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11-28-2012, 04:51 PM
  #561
Splitbtw
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Join Date: Aug 2007
Location: San Diego
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Quote:
Originally Posted by Tikkanen View Post
To be a good dman you have to be great without the puck. That gets lost on most players in rec leagues, when they don't have the puck on their stick they are useless. I started out playing defense and 19 years later I think it's the easiest out of the 5 positions because I can dictate where the guy with the puck is going to go. I put them wide, I put them on their back hand and if they try to put it between my skates I put them down. And if you can see plays developing you can cover guys before they get the puck denying outlet passes. It can be a lot of fun when you play with good players and it can be torture when you play with bad players who don't know the first thing about positioning. And the last key to being a good dman is you have to want to play defense. If you're heart is at playing forward you won't do the little stuff it takes to play good defense. In the end though it's rec league and you need to play where you want.
This is so true. I started out as a forward but now predominantly play d in beer league and pickup. In beer league, it started as an emergency thing and just continued as one guy was always missing. I used to think that I contributed more as a forward because of my speed and motor, but learned to play the position because I saw it would be a growing need for my team.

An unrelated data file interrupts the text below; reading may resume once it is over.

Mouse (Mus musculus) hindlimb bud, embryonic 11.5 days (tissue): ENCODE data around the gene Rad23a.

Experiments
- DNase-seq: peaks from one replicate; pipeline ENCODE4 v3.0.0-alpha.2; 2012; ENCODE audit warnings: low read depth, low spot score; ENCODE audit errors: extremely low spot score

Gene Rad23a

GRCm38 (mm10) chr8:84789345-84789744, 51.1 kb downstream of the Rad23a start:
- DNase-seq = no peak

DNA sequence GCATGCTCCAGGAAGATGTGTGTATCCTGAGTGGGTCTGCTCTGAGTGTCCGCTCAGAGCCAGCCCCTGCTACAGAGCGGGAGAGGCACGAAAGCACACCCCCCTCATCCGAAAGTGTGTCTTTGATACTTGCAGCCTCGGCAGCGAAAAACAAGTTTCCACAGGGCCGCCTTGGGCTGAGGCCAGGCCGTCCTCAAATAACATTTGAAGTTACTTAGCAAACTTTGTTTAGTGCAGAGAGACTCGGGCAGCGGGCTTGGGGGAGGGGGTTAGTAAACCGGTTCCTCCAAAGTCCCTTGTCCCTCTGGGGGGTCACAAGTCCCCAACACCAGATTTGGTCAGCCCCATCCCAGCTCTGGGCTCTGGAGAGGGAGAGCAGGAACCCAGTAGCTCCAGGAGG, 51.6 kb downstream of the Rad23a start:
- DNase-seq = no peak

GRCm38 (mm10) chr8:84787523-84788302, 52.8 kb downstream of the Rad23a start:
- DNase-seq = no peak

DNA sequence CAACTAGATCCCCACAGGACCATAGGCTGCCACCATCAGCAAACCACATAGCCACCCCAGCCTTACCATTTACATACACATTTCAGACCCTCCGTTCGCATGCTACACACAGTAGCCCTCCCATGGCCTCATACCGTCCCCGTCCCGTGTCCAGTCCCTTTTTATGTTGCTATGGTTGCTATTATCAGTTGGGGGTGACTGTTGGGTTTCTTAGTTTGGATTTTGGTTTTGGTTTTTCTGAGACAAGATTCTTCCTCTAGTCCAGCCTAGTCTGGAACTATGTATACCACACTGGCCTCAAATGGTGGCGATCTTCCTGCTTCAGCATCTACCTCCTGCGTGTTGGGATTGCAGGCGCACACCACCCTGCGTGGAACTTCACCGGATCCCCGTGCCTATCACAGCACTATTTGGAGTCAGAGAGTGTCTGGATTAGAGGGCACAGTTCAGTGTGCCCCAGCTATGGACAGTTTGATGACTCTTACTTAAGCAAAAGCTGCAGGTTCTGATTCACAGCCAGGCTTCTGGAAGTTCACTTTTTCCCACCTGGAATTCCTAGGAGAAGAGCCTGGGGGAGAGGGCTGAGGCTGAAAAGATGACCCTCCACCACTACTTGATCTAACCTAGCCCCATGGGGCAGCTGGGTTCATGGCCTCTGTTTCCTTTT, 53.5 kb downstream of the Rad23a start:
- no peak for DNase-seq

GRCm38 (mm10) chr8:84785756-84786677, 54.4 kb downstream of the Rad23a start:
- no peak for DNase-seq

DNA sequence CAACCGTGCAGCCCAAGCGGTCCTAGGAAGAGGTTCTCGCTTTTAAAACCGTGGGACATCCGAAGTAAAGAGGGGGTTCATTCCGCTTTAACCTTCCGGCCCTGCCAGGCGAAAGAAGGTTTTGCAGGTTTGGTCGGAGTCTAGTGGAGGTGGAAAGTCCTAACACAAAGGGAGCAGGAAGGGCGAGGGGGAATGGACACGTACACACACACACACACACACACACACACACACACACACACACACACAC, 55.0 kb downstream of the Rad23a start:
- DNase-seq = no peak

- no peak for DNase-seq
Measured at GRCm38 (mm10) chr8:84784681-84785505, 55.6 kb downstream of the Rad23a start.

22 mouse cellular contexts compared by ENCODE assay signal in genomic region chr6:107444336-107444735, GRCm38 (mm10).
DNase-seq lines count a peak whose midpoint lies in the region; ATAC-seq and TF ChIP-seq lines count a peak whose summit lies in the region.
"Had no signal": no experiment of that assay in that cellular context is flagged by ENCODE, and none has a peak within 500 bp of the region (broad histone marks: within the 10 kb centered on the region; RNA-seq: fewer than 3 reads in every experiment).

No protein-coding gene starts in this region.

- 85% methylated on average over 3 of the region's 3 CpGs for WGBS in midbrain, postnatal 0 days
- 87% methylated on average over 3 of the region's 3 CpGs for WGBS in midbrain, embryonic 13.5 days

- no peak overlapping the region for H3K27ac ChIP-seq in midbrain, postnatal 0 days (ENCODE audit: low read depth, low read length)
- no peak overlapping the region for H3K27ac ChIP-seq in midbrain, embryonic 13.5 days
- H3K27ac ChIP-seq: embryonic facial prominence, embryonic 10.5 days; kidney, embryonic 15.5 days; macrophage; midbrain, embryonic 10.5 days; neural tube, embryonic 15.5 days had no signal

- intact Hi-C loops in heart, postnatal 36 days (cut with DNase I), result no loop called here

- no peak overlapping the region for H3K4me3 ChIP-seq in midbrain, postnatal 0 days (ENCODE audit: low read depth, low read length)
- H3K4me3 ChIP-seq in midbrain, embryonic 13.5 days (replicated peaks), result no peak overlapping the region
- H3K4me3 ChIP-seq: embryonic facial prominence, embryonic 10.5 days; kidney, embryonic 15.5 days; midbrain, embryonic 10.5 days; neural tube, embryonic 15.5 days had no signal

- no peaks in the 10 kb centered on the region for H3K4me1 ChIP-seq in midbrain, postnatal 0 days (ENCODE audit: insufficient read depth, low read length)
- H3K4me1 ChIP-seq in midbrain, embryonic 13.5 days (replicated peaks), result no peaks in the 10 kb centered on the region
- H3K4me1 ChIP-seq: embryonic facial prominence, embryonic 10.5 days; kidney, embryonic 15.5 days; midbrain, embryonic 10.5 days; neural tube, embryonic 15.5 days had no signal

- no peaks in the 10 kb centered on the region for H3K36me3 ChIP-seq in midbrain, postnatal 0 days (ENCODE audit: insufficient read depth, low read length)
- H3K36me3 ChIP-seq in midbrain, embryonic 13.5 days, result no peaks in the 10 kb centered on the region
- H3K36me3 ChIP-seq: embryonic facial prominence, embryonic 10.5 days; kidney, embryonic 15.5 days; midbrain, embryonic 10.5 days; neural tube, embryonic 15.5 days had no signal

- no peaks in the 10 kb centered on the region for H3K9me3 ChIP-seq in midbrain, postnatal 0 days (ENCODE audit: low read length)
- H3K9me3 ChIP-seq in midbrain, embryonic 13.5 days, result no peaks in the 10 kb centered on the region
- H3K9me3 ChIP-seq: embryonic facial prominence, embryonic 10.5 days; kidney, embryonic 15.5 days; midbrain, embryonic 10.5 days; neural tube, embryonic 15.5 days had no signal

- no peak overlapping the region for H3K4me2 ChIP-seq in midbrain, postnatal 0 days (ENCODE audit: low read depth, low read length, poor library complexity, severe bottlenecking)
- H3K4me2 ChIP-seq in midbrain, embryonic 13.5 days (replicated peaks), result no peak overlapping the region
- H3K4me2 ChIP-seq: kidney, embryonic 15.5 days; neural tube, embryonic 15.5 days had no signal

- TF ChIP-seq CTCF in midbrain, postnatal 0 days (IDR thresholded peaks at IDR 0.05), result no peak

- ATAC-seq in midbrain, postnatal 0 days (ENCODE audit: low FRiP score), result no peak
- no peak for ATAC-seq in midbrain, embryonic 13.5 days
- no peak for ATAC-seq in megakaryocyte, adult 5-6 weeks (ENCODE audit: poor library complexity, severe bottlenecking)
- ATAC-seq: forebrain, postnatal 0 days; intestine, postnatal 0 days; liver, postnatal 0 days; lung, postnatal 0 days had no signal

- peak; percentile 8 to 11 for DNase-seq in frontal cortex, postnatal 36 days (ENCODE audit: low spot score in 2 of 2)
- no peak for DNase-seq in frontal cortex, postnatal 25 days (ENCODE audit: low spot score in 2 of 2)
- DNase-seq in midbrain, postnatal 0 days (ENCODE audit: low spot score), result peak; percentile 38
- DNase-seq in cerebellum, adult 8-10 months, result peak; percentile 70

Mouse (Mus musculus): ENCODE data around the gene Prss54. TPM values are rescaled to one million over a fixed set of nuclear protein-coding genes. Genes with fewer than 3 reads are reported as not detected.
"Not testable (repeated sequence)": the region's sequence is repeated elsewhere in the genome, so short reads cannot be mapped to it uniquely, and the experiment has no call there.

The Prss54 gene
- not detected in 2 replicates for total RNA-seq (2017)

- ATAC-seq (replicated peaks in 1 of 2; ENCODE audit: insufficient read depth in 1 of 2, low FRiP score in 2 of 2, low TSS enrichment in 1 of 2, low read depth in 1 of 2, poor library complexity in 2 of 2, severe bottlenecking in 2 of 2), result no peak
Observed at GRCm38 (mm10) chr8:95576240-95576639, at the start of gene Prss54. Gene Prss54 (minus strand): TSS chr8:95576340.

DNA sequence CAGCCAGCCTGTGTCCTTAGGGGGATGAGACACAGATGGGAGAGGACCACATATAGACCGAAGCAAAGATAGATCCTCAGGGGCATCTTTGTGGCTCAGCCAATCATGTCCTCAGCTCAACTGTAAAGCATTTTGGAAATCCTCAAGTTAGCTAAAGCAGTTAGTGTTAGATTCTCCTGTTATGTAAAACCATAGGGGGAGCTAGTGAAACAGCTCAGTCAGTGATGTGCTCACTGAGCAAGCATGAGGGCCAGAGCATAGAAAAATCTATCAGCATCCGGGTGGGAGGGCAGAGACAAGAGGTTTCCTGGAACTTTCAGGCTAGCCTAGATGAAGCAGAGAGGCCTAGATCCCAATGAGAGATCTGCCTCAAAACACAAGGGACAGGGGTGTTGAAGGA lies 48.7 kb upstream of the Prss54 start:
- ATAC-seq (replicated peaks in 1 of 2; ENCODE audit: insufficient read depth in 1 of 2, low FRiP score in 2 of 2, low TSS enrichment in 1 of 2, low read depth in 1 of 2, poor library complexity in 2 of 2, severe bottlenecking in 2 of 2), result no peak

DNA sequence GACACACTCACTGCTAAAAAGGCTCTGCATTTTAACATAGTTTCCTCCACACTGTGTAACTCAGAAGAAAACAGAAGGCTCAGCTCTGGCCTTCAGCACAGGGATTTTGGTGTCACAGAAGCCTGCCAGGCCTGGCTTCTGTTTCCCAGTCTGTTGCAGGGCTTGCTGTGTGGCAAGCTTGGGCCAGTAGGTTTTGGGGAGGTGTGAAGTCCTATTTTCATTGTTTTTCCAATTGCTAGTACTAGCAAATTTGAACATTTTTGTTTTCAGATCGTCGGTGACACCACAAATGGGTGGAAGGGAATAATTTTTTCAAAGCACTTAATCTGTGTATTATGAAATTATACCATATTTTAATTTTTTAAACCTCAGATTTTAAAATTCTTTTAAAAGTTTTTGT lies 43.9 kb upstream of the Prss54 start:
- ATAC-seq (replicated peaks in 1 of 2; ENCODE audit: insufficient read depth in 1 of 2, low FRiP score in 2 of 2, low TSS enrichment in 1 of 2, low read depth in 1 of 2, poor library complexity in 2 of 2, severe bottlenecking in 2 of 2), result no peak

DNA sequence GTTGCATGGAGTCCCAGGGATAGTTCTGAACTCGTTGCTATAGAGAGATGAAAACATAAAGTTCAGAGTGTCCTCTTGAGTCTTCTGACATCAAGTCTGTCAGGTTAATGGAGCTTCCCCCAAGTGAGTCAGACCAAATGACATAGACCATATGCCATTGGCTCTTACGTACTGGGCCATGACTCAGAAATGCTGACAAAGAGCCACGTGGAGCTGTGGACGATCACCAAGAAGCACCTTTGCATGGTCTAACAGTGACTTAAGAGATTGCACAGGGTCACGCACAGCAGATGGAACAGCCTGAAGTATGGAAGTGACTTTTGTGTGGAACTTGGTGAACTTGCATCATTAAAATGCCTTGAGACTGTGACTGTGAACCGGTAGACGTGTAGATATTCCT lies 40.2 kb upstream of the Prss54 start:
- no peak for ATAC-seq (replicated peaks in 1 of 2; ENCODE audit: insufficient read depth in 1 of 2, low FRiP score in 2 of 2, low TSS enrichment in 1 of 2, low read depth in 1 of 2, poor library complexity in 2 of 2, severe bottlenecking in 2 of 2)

In pickup, I started to practice or pay more attention to things like positioning and making a smart simple play in order to see how effective the various outcomes were. I almost always play d now because there is nothing worst than playing and not having any defenseman that can give a breakout pass. I've gotten to the point where I can actually see flow changes when I am on the ice versus when I am off and how the little things like shadowing to a certain area on the other teams breakouts or little smart plays in the defensive zone can really dictate the flow of the skate.

My skating is easily my best attribute and once I figured out how to effectively use my skating, the rest started to come really easy. I could take more risks and use speed to recover. I also started jumping into plays more and actually leading rushes while playing D because I could read plays better which helped me get a better feel for when to go and when to stay.

Of course, as you said, you have to want to do it. There was an adjustment period where if I gave up a goal or had a bad game, I didn't want to play D anymore. Now, I give my goalie a tap on the pads, tell him that was on me, and figure out how I'm going to help get that one back or to just be better the next shift. Then after that shift, I tell myself that I want to make the next shift better than that and so forth.

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